Secondly, I love the fact this movie never stops the story so we can then cut away to cutscenes of disaster porn.  The battles between Godzilla and the Mutos (Massive Unidentified Terrestrial Organisms) are rendered beautifully and epic, but they are never separate from the human perception thereof.  We see it only through those characters who are there and who must survive as nature burns and roils around them.  The last few summers have made me pretty weary of cities getting destroyed (looking at YOU Man of Steel!), yet I never felt fatigue here because the human element was not lost.

I hear complaints about the humans being flat.  Eh, to a degree, but it is not that the humans are flat as characters, it is that they are ineffectual.  The human characters do virtually nothing to affect the outcome of the monsters’ brawling.   That is not an accident of bad writing, it’s the point of the film.  When nature, as a tsunami, climate change, a tornado, or a 400 foot tall kaiju unleashes its energy we are spectators, and our resistance is futile.   The allegory of what we have unleashed and our inability to re-cork that bottle are in full force here, and for me to great effect.  Ford Brody is a cliché because he is every man, he is the best of us; he is completely useless and humbled before nature.

The fourth thing I truly love about this film is the fact this CGI Godzilla is motion capture.  That gives this model weight and flow the iguana-like ‘Zilla from ’98 never had.  It is stunning on film and manages to completely show us Godzilla in a realistic fashion while somehow conveying the natural motion of a man in a suit without making us watch a man stomp through model buildings.  Nicely done.

So, what keeps this film from being the best thing I have seen in decades?  Well, it is the humans.  Not the portrayal per se, but the contrivance that our everyman happens to be at every major event, he happens to find his wife and son at the most dramatic moments, and the three of them happen to live all the way through.  It’s the same gripe I had about the end of Steven Spielberg’s “War of the Worlds” when Tom Cruise makes it to his wife’s house, and the older son made it too.  It’s the Spielberg ending, when the passing of any member of this family (aside from the gone too soon Bryan Cranston) would have better delivered on the message.  It’s not a deal breaker for me, and I did enjoy and do recommend the film, but more personal consequence would have sat better with me. 

I mention Spielberg, and his influence on Edwards is apparent.  Aside form the double wammy nod of the lead character’s name, we get some famous scenes replayed here: The helicopter in the jungle from “Jurassic Park;” the boat from “Jaws” heading out into the bay; the quarantine zone from “Close Encounters” used to cover up what’s REALLY going on, right down to Bryan Cranston pulling a Richard Dreyfuss and removing his mask to prove the government is lying.  Those moments play well though, to better effect than the same homages paid by JJ Abrams in “Super 8,” a movie I did enjoy. 

“Godzilla” is a victory for the character of Godzilla though, who gets his props here.  It is also a victory for Edwards.  Going from no-budget to huge budget did not stagger him the way it did Neill Blomkamp who followed the amazing “District 9” with the amazingly dull “Elysium.”  I don’t know that “Godzilla” is a better movie than “Monsters” but it certainly is not a sophomore slump, and I am really looking forward to what else Edwards will bring to us.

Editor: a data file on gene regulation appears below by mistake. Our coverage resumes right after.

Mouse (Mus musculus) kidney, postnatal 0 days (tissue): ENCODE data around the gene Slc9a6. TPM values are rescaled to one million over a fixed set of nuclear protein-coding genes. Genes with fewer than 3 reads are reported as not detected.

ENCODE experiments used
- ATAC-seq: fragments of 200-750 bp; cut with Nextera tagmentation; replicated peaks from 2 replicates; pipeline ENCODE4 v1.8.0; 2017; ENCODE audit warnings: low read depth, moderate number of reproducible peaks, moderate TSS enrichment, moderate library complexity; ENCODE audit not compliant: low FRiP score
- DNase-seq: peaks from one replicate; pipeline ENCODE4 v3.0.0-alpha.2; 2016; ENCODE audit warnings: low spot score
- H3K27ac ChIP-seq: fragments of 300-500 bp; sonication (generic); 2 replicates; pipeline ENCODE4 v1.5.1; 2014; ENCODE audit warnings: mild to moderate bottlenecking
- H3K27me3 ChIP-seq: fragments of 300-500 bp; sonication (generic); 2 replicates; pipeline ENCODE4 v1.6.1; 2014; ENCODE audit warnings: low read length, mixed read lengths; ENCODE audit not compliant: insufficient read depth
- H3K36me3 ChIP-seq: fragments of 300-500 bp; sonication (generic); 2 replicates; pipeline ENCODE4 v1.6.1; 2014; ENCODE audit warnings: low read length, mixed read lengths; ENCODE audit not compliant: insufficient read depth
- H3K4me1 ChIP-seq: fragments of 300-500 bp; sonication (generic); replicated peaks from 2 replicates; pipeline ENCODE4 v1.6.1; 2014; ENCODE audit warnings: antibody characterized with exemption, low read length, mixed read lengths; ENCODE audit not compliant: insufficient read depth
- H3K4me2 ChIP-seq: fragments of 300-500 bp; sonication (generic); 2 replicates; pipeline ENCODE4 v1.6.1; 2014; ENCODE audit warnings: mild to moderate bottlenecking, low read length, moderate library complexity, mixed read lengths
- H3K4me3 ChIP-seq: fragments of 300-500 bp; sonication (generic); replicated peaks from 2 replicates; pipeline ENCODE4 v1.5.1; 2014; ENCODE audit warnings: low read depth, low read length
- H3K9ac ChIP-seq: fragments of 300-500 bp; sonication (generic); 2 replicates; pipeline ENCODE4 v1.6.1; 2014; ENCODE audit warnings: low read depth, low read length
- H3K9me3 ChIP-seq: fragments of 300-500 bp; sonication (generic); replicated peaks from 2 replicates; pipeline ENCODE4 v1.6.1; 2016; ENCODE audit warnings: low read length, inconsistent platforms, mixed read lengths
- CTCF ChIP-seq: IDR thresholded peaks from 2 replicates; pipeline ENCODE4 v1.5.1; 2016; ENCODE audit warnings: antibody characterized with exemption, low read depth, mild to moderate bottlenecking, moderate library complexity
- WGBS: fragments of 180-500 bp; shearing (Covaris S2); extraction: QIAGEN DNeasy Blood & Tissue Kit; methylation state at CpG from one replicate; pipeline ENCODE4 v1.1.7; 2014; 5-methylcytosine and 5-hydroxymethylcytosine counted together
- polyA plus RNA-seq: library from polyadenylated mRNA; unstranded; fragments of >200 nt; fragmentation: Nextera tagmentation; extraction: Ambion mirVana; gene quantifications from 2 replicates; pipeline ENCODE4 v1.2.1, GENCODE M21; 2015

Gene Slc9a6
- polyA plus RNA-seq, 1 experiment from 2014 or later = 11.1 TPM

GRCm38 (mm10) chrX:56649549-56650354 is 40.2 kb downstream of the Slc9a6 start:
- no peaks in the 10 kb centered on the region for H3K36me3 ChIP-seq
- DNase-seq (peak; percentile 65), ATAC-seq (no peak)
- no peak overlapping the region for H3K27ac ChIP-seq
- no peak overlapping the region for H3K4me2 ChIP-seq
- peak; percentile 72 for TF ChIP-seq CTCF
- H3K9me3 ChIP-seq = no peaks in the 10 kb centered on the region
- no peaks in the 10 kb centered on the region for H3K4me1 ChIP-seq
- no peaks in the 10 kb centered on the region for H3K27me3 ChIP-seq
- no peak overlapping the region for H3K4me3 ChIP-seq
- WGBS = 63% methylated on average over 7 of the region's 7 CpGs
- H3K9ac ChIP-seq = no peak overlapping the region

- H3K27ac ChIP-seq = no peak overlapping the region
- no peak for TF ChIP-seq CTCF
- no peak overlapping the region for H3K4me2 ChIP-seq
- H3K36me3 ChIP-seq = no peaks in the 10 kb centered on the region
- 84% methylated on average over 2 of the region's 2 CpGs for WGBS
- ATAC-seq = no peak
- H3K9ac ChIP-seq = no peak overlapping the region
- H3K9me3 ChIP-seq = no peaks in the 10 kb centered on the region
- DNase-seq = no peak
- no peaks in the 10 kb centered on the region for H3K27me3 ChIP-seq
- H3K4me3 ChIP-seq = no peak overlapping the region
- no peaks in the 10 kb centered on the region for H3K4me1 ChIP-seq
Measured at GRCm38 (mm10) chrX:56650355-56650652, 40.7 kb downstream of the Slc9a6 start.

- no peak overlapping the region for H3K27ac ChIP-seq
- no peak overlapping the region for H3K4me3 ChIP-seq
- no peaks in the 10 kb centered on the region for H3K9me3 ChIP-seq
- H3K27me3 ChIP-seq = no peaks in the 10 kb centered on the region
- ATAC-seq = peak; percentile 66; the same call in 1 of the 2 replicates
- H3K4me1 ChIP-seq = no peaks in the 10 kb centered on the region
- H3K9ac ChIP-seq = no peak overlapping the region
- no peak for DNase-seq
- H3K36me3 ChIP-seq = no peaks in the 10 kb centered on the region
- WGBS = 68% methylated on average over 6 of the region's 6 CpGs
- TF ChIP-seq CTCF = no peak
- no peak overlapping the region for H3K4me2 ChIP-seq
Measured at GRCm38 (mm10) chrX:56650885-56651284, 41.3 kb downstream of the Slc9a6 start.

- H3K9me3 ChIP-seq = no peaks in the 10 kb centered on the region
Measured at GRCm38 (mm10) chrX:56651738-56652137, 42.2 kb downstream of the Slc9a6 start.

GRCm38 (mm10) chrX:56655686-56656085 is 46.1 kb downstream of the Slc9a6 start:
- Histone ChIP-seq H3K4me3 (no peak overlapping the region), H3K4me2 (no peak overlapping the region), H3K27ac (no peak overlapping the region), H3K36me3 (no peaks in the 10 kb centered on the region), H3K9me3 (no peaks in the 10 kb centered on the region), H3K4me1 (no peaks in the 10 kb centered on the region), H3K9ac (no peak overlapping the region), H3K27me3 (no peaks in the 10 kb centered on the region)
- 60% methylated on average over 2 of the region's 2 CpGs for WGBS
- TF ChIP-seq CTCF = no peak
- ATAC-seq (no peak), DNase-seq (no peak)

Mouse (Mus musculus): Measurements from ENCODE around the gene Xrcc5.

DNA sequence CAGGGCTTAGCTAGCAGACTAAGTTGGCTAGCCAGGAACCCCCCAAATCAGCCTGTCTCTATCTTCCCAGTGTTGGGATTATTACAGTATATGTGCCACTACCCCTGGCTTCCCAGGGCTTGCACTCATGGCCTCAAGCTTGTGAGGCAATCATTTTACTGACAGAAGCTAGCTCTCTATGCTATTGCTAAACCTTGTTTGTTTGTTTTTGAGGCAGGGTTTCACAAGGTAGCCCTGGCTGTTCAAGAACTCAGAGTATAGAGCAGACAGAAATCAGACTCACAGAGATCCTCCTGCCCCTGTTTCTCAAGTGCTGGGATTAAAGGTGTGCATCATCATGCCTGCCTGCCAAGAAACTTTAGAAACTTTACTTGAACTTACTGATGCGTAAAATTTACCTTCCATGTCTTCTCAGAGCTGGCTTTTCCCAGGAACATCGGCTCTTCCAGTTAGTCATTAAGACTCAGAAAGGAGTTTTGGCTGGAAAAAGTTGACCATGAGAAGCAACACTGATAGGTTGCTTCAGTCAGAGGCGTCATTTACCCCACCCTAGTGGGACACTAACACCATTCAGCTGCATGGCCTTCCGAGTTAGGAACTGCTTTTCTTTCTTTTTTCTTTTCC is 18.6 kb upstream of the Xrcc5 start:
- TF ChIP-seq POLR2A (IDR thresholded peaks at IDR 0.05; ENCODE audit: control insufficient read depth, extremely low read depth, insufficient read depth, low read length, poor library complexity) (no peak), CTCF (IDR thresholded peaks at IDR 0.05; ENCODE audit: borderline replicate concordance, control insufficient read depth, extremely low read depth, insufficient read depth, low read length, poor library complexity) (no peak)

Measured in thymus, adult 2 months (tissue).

Once you’ve delivered a God, where do you go from there?

And now, for your viewing pleasure, Shyporn tells us everything you need to know about Godzilla and his friends. (Safe for work)

Saturday, May 10, 2014

The Official Black Owl Review of "Captain America: The Winter Soldier

F* yeah.

I’m a little late to the party on this one as I have officially realized how much I hate going to the movie theater.  Really, people seem to believe the theater exists to allow them to pay to replicate their living room with a group of strangers.  I ma usually part of the small minority of movie goers who are actually there to experience the film, and find that difficult when your three year old is kicking the back of my seat and asking “is it over?” every ten minutes starting ten minutes in.

But I digress.  I went to see “Captain America: The Winter Soldier” and waited for it to get to the cheap theater so other people only ruined my $3 experience rather then my $12 experience.  I am happy to say that Cap2 is a good enough film to allow me to (mostly) ignore that three-year-old as it unfolded.  Spoiler free, I can tell you that Cap2 is a mix of superhero, action, message, and espionage thriller that evokes “Three Days of the Condor” or “The Marathon Man” as much as it does the first Cap movie or “Avengers.”  Everyone gives a solid performance, there are some great new (if you don’t read the comics) characters, and unlike “Man of Steel,” Cap isn’t seen as inspirational because the script has other characters say he’s inspirational; it is because the character acts in an inspirational way and is again brought perfectly to life by Chris Evans.  Additionally, though there is enough action to keep the movie trucking along smartly and keep the kids enthralled (unless they are three and it is obviously past their bed time) this is the most mature story I have seen in any superhero film. Cap2 asks some legitimate questions about the price of freedom, makes commentary on the effects of war on those who fight it, and examines (like a certain red ‘S’ wearing hero movie should have) whether or not there is a place for strong moral values in our modern world.  I really would like to see someone take Zack Snyder, Chris Nolan, and David Goyer and tie them down “A Clockwork Orange” style to watch this film repeatedly until they understand certain heroes are meant to inspire and provide hope, and not just be Batman in a red cape.